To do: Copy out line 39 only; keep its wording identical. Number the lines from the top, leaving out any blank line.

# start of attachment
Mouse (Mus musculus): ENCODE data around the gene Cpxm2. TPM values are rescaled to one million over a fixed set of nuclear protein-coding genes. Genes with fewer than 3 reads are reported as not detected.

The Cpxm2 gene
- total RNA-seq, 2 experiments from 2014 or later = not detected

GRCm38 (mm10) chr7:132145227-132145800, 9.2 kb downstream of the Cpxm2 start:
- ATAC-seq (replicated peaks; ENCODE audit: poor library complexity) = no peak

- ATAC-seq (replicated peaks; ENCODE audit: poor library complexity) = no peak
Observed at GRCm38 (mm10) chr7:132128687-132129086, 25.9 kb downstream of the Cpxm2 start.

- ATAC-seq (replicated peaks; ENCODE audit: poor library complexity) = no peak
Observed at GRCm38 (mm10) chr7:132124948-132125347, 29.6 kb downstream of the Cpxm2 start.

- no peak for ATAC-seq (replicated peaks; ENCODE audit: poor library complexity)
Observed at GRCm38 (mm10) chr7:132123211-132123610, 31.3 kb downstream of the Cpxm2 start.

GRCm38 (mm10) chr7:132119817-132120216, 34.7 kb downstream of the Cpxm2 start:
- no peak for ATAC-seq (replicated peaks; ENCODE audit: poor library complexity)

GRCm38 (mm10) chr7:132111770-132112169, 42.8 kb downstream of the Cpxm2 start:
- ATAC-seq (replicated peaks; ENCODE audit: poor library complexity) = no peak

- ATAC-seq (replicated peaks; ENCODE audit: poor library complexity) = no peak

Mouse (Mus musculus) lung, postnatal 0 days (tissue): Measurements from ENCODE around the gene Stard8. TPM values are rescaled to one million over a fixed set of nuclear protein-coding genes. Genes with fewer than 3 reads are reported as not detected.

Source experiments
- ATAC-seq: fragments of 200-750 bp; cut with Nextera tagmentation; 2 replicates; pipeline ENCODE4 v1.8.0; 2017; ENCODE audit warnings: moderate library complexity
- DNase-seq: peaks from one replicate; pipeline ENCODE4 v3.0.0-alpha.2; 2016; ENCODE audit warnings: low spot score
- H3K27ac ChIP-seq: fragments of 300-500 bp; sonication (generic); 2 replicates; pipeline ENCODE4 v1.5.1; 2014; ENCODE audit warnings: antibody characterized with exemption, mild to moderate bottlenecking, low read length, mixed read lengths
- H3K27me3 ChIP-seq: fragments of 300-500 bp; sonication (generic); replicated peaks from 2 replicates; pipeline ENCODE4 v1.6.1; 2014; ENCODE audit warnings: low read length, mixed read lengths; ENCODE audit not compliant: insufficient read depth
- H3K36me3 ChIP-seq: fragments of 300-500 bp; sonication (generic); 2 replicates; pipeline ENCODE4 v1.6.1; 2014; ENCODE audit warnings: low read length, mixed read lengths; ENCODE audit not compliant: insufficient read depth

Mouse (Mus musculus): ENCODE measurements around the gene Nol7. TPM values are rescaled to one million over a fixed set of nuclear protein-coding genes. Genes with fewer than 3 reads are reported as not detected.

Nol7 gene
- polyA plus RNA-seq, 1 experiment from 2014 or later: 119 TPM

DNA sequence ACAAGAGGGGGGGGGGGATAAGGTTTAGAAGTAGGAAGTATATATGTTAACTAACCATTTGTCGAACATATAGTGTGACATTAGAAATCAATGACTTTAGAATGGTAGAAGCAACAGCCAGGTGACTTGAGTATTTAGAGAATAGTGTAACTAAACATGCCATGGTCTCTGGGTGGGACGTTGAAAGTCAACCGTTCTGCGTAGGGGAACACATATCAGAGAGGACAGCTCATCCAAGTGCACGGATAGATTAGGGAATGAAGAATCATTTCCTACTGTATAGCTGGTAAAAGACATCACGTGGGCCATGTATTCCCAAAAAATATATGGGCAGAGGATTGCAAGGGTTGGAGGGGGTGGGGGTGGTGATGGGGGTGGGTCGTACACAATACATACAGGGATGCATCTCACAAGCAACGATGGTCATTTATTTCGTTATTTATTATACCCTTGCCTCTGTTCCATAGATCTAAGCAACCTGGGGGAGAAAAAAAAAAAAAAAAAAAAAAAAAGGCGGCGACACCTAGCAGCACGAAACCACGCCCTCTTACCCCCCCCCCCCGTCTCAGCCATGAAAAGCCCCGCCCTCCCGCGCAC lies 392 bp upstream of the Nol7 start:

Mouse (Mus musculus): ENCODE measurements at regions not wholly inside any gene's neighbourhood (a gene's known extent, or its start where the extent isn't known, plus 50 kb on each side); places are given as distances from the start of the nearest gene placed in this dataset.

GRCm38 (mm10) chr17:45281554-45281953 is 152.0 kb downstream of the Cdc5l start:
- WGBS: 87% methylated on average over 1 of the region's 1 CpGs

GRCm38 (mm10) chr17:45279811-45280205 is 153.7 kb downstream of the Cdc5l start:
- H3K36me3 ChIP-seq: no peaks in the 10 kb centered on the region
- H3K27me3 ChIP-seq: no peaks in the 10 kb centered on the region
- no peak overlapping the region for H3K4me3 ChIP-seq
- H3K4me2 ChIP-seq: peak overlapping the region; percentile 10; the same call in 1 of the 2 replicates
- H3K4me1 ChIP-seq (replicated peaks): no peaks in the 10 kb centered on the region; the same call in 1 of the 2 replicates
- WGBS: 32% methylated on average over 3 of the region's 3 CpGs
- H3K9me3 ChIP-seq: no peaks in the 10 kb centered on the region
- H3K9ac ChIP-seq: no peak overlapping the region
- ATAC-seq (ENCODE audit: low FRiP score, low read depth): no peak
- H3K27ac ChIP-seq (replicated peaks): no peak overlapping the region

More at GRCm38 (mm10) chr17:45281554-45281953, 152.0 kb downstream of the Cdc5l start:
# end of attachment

- H3K9ac ChIP-seq: no peak overlapping the region